A fast radical chain mechanism in the polyfluoroalkoxylation of aromatics through NO2 group displacement. Mechanistic and theoretical studies

J Org Chem. 2005 Mar 4;70(5):1718-27. doi: 10.1021/jo048354m.


Introduction of polyfluoroalkoxy and polyfluoroalkylthio substituents in aromatic rings can be achieved with mild conditions and short times thorough reaction of concentrated solutions of dinitrobenzenes in DMF with polyfluoro alcohols and polyfluoro thiols in moderate excess, in the presence of excess tetrabutylammonium fluoride as a base. Mechanistic studies suggest that under these conditions a fast radical chain mechanism operates. This mechanism is elicited by oxidation of a Meisenheimer complex and proceeds through a radical aromatic substitution with the polyfluoroalkoxy or the polyfluoroalkylthio radicals as key intermediates. At low concentrations, entrainment can be achieved with superoxide anion. A rationale for this effect is discussed. Answers to particular questions about the proposed mechanism are achieved through a theoretical study at the B3LYP/6-31+G(d,p) level. Specifically, the competition between the radical mechanism and the corresponding polar one (classical S(N)Ar reaction) is studied in that way, with the conclusion that the key steps of the radical mechanism in our reaction conditions (polar aprotic solvent) are at least as efficient as the ones of the polar one, thus justifying the observed kinetic advantage for the chain reaction in the conditions where an efficient initiation occurs.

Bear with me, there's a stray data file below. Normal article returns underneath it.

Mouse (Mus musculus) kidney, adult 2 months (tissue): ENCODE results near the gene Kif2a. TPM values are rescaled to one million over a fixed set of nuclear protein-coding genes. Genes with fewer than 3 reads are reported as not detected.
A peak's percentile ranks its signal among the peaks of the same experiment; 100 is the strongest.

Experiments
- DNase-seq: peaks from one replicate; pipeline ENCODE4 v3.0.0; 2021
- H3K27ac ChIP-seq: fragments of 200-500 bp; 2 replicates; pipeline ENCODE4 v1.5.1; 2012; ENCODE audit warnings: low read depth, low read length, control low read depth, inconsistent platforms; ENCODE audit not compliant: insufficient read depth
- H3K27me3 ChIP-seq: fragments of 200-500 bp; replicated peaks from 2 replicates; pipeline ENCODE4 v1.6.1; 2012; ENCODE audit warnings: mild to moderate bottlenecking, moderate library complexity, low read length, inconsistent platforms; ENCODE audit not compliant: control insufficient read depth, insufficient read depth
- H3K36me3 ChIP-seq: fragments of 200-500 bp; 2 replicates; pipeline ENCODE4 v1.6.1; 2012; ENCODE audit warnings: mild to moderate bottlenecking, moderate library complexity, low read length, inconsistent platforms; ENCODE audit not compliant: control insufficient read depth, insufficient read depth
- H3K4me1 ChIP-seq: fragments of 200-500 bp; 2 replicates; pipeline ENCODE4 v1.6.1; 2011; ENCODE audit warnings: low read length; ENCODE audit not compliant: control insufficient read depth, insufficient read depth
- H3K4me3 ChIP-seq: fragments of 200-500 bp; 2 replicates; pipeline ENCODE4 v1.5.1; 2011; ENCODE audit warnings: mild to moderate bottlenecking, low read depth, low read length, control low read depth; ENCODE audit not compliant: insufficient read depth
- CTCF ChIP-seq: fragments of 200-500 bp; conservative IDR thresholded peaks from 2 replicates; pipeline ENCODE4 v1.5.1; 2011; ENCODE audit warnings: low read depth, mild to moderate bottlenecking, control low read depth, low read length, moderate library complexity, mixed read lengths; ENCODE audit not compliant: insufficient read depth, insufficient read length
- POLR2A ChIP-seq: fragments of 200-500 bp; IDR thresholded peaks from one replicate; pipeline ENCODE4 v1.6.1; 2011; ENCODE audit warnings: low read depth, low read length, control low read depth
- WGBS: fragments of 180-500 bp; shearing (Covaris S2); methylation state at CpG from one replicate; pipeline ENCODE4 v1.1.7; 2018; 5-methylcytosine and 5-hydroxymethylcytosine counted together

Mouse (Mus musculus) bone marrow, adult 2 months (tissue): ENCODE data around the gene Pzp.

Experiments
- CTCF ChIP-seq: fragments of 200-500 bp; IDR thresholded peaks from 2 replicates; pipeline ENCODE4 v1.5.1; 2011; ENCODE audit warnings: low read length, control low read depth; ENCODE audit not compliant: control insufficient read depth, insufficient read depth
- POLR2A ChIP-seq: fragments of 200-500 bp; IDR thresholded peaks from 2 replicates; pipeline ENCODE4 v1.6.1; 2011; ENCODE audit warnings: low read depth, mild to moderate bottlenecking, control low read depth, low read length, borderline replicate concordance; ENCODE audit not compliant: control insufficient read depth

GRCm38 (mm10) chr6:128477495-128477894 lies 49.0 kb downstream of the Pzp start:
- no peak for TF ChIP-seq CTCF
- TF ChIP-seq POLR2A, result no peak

Publication types

  • Research Support, Non-U.S. Gov't

MeSH terms

  • Alcohols / chemistry*
  • Free Radical Scavengers / chemical synthesis*
  • Free Radical Scavengers / chemistry
  • Free Radicals / chemistry
  • Models, Chemical*
  • Models, Molecular
  • Molecular Structure
  • Nitrobenzenes / chemical synthesis*
  • Nitrobenzenes / chemistry
  • Nitrogen Dioxide / chemistry*
  • Sulfhydryl Compounds / chemistry


  • Alcohols
  • Free Radical Scavengers
  • Free Radicals
  • Nitrobenzenes
  • Sulfhydryl Compounds
  • Nitrogen Dioxide